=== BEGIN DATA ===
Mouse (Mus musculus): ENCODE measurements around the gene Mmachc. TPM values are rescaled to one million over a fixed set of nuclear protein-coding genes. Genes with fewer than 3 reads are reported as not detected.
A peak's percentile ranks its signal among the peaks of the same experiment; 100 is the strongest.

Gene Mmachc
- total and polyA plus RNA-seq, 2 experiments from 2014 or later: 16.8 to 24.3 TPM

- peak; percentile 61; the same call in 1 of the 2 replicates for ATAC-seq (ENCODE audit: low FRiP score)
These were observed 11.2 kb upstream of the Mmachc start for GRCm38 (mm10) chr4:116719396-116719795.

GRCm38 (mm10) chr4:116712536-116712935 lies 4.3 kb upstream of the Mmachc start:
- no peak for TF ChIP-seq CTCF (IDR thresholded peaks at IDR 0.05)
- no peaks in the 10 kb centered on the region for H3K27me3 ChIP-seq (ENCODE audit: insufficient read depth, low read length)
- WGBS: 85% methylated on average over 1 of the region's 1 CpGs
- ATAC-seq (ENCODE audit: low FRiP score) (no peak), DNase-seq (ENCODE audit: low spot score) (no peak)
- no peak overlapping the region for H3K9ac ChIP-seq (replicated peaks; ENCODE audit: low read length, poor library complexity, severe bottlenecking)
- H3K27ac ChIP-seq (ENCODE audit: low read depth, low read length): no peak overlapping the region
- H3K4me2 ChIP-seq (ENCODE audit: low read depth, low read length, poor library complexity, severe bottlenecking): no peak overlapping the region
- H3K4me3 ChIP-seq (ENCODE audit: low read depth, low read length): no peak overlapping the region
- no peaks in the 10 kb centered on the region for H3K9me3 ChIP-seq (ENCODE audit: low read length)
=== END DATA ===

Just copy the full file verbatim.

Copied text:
Mouse (Mus musculus): ENCODE measurements around the gene Mmachc. TPM values are rescaled to one million over a fixed set of nuclear protein-coding genes. Genes with fewer than 3 reads are reported as not detected.
A peak's percentile ranks its signal among the peaks of the same experiment; 100 is the strongest.

Gene Mmachc
- total and polyA plus RNA-seq, 2 experiments from 2014 or later: 16.8 to 24.3 TPM

- peak; percentile 61; the same call in 1 of the 2 replicates for ATAC-seq (ENCODE audit: low FRiP score)
These were observed 11.2 kb upstream of the Mmachc start for GRCm38 (mm10) chr4:116719396-116719795.

GRCm38 (mm10) chr4:116712536-116712935 lies 4.3 kb upstream of the Mmachc start:
- no peak for TF ChIP-seq CTCF (IDR thresholded peaks at IDR 0.05)
- no peaks in the 10 kb centered on the region for H3K27me3 ChIP-seq (ENCODE audit: insufficient read depth, low read length)
- WGBS: 85% methylated on average over 1 of the region's 1 CpGs
- ATAC-seq (ENCODE audit: low FRiP score) (no peak), DNase-seq (ENCODE audit: low spot score) (no peak)
- no peak overlapping the region for H3K9ac ChIP-seq (replicated peaks; ENCODE audit: low read length, poor library complexity, severe bottlenecking)
- H3K27ac ChIP-seq (ENCODE audit: low read depth, low read length): no peak overlapping the region
- H3K4me2 ChIP-seq (ENCODE audit: low read depth, low read length, poor library complexity, severe bottlenecking): no peak overlapping the region
- H3K4me3 ChIP-seq (ENCODE audit: low read depth, low read length): no peak overlapping the region
- no peaks in the 10 kb centered on the region for H3K9me3 ChIP-seq (ENCODE audit: low read length)